For a band that have only been on the scene since January of 2013 F.O.E.S. (Fall Of Every Sparrows) are making a bold and encouraging statement within the form of the new ‘Ophir’ EP. Hailing from Liverpool, the quartet rose from the ashes of some previously applauded bands from the Merseyside scene and collected under this new banner to quick success, already able to boast previous and upcoming support and opening slots for the likes of 36 Crazyfists, Hactivist, and Oceanscene to name but a few. Not bad for less than 12 months work, lets be honest.
Comprising of 5 tracks, ‘Ophir’ is a solid offering showing an impressive level of untapped potential. Opening with ‘Sewn to the Sail & Unknown’, an open and dynamic track with some clever guitar work, both ambient and a little more in-your-face, it sets the tone for the rest of the release. It’s refreshing to hear a real accent on this release that hasn’t been twisted to settle in with the rest of the crowd, and I’m glad it carries through. A bit of character goes a long way in what is frankly a pretty crowded genre to be in, so two thumbs-up from me there. Some out-of-the-box drumming and solid bass work is great to hear too, and it adds well to the melody laid down by the guitars.
Up next is ‘The Writing on the Wall’, who’s opening riff is up and in your face from the off, which I love not only because it lets you know it’s there as soon as audibly possible, but that it also drips of early Funeral for a Friend and its nice to hear what I hope is a bit of a nod to one of this genres forefathers. Using the classic combination of a gentle verse that builds bit-by-bit to a full on in-your-face chorus led out by bridges that kick you in the teeth, this is one of my favourites from this offering.
’Ningyo’ is in my opinion, a bit of a marmite track. I’ve got to be honest and say its the weakest track of the EP for me (controversial, given that this is a single), which is a shame because its got some of the more imaginative and compelling drumming on the album for me. It just doesn’t quite…click. The opening feels a little out of place with the rest of the release, although its beautifully melodic and marries well into a riotous chorus and send verse. This might seem like I’m being a bit harsh, but I’m judging this by the rest of the release. And also, just because I’m not keen doesn’t mean the rest of you won’t. It’s an appealing track, it’s just lacking some cohesion in the release, for me.
’Four of Oxblood’ brings you back with 3 stick clicks and a furious sounding opening riff with some real urgency. More lashings of ambient, ricocheting guitar and a solid rhythm section take you into the bulk of the song and keep you running alongside the lyrics which produce some good imagery throughout. And for a moment I thought my ears deceived me with some screaming, but low and behold there it was. Something which I am all for and something I think should be used more. Be brave boys! Don’t bury it in the mix, bring it up and let it be heard, it works! My favourite track.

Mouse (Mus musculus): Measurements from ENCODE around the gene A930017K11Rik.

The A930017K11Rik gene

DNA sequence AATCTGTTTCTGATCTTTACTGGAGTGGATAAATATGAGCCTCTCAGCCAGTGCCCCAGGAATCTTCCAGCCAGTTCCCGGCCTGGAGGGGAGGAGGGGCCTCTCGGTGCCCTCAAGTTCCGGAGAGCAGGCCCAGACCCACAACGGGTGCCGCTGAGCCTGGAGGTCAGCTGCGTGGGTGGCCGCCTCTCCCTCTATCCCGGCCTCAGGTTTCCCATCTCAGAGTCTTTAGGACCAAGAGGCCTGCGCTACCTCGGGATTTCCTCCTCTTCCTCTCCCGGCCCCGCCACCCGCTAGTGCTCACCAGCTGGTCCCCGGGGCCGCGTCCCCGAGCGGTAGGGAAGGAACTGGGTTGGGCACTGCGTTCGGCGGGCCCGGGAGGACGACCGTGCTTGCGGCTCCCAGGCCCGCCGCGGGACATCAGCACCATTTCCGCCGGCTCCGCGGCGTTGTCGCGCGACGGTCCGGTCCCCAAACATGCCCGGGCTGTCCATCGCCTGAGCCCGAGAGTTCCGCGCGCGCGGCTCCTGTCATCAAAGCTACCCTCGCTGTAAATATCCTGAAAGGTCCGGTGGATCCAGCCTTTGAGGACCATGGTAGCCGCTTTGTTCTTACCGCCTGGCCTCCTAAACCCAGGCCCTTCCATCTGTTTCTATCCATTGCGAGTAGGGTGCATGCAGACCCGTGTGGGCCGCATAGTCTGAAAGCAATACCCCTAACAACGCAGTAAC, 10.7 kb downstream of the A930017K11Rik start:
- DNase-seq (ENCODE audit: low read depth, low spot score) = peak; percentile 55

Finally, leading the EP out is ‘The First Rook to Flee as the Thunder Rolls In’. Combining all the elements that make this release so special, it is a showcase track for the band, with what by now have become trademark rising, ambient and brash lead guitar work combined with solid rhythm work and melodic, cleverly intricate drums and a singer that maintains his accent which is a proud move which I’m behind. Not every band in the world should sound like they have a characterless vocalist.
We’re not re-inventing the wheel here, but that’s not to say this isn’t a great offering. There are some solid tracks on this EP, the boys just need to be a little braver and stamp their mark on the tracks. Bringing that early noughties melodic riff work to their tracks will bring an underused edge to the tracks and help them stand out against what is unfortunately becoming a pretty overcrowded place to be musically. Typically this EP is front loaded and tapers off towards the end, rising back up with the closing track ‘The First Rook to Flee as the Thunder Rolls In’, which is a shame, because this is a band with a massive amount of potential which has clearly been noticed through support slots with bands like 36 Crazyfists, My Vitriol and Oceansize as well as comparisons to trend setters like Circa Survive and Deftones, and a little bravery with a regressive edge could push this band on to the next stage.
‘Ophir E.P.’ by F.O.E.S. is released on 10th February.
Words by Luke Crook (@paisleysoul)